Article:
TEXT
‘ITS ABOUT PAINTING’
2022

MAGDALENA WISNIOWSKA

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Danke Susanne für Deine Einladung. Ich freue mich sehr, heute Abend hier zu sein, um über Deine Arbeit zu sprechen. Aber ich muss auch sagen, dass es mir nicht leicht gefallen ist, nicht nur weil ich deine Arbeit bis heute noch nicht persönlich gesehen habe. Ich denke auch, dass Deine Arbeit, obwohl sie sehr klar und einfach aussieht, nicht so leicht zu besprechen ist.

Auf den ersten Blick, sehen die Bilder von Susanne Jung einfach aus, direkt. Ein Quadrat in einer Farbe, ein Rechteck in einer anderen. Einige horizontale Streifen, die übereinander liegen. Sanfte Farben. Klare Linien und Kanten. Es gibt nichts Verstecktes, alles ist für uns sichtbar und verständlich.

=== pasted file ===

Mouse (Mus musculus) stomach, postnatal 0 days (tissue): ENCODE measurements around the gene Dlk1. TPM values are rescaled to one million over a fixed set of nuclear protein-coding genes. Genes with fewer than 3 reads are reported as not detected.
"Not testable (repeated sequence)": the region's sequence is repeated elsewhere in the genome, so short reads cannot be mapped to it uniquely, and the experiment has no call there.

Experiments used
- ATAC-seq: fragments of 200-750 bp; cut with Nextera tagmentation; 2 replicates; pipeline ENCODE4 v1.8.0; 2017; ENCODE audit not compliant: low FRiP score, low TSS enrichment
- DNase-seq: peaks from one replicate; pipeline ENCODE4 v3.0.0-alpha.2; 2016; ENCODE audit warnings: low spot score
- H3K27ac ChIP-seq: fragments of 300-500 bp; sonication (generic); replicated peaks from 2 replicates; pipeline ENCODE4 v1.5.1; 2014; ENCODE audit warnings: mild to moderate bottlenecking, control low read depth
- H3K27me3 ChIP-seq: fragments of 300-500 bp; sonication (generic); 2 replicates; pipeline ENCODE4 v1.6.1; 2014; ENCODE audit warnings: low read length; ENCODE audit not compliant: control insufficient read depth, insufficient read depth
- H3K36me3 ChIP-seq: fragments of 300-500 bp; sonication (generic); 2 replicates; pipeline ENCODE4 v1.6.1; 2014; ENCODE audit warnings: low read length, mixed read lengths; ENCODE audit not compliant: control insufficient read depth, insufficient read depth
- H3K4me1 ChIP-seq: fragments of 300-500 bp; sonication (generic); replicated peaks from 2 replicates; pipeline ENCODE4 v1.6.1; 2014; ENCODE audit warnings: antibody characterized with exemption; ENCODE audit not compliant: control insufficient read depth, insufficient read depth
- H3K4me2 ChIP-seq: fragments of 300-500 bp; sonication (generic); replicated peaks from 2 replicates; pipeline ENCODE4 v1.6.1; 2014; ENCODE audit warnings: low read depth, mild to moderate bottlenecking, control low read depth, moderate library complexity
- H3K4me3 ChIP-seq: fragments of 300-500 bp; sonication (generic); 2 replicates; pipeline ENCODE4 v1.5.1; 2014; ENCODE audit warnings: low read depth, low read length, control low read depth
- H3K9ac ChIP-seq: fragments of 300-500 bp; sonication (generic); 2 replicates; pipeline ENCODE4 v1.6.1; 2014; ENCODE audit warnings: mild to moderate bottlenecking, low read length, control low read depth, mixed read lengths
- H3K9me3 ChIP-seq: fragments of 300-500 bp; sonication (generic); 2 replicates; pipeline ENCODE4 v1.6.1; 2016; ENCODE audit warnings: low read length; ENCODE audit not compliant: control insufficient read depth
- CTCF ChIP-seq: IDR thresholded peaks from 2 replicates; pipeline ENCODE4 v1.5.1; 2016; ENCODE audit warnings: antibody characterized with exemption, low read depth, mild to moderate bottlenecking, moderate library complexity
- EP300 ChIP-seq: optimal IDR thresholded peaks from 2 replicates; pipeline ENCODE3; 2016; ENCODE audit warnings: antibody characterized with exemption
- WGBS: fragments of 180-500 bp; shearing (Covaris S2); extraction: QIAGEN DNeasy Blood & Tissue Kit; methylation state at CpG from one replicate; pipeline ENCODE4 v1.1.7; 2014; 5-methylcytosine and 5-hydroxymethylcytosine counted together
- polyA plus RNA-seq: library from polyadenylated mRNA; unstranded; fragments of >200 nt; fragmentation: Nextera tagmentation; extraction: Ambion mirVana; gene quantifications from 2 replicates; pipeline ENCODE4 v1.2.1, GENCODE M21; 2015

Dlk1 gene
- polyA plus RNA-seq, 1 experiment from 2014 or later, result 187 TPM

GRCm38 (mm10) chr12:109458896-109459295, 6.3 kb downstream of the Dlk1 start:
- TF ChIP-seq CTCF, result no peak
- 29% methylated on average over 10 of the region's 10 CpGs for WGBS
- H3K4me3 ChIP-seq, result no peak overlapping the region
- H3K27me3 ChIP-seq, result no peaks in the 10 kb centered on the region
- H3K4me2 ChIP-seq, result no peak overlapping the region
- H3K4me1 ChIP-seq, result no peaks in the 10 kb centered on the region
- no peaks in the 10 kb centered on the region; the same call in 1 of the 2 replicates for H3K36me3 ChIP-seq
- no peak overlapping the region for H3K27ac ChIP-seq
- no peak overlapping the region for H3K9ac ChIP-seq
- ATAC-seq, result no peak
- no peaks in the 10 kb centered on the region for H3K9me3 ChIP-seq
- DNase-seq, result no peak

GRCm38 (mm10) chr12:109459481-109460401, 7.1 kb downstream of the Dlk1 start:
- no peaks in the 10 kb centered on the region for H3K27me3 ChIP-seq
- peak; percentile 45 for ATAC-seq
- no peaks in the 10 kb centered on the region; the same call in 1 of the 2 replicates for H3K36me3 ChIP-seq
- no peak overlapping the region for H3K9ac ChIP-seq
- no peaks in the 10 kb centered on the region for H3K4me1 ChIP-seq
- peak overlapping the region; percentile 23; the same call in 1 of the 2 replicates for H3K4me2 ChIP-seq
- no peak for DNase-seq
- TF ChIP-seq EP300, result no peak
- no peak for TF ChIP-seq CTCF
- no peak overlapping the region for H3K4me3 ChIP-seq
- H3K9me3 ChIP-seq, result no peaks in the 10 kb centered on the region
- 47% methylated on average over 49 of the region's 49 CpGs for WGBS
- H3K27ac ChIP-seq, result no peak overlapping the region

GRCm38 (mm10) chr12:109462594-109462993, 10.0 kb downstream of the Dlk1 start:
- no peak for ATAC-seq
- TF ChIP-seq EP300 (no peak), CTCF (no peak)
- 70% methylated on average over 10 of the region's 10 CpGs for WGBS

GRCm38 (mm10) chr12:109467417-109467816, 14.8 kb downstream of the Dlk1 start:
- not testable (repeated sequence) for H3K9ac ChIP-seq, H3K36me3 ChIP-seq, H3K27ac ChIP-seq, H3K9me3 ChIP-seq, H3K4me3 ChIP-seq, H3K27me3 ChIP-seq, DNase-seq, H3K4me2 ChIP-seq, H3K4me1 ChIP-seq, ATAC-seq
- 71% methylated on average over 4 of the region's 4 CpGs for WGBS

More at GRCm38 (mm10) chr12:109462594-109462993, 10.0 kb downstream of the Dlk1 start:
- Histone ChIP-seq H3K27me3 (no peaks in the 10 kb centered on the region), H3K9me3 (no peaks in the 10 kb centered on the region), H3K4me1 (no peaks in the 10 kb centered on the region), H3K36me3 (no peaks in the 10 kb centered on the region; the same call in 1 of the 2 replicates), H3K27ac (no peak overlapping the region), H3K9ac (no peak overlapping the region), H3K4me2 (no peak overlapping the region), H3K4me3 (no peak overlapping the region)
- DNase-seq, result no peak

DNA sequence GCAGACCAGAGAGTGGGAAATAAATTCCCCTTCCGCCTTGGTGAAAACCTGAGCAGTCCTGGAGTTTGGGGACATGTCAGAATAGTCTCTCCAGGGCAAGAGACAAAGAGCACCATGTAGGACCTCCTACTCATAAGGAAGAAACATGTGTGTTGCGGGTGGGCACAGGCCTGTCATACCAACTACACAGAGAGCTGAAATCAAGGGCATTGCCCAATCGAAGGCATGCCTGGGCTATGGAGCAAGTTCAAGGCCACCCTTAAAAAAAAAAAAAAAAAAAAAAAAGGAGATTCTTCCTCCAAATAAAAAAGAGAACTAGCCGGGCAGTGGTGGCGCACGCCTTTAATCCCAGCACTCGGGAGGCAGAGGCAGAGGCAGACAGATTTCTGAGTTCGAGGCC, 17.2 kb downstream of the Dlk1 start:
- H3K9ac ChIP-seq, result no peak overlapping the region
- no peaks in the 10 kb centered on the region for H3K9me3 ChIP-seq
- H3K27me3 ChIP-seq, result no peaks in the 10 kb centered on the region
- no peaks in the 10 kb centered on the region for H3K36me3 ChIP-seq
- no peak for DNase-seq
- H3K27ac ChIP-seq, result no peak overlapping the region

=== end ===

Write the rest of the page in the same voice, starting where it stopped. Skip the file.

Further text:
Vor 60 Jahren hätte Clement Greenberg - der sehr einflussreiche amerikanische Kritiker - die Bilder als "flat" bezeichnet. Greenberg definierte den Modernismus als selbstkritisch. Das bedeutet, dass jede moderne Disziplin ihre eigenen Begriffe definieren musste, auch die Kunst und die Malerei. Die Malerei musste zeigen, was sie einzigartig machte, was nur ihr selbst eigen war.  Für Greenberg war dies die flache Oberfläche, die Form des Holzes oder der Leinwand und die Eigenschaften des Pigments. All dies waren die Aspekte der Malerei, die die alten Meister in ihren illusionistischen Werken zu verbergen suchten. Im Gegensatz dazu bezeichnete Greenberg die gesamte Malerei der Moderne seit Manet als  “frank” oder auf Deutsch "offen".   Sie versteckten nicht die Oberflächen, auf denen sie gemalt wurden - das Auge hatte keinen Zweifel daran, dass die verwendeten Farben aus echten Töpfen oder Tuben stammten. Susanne Jungs Werk ist modernistisch in diesem offenen Sinne.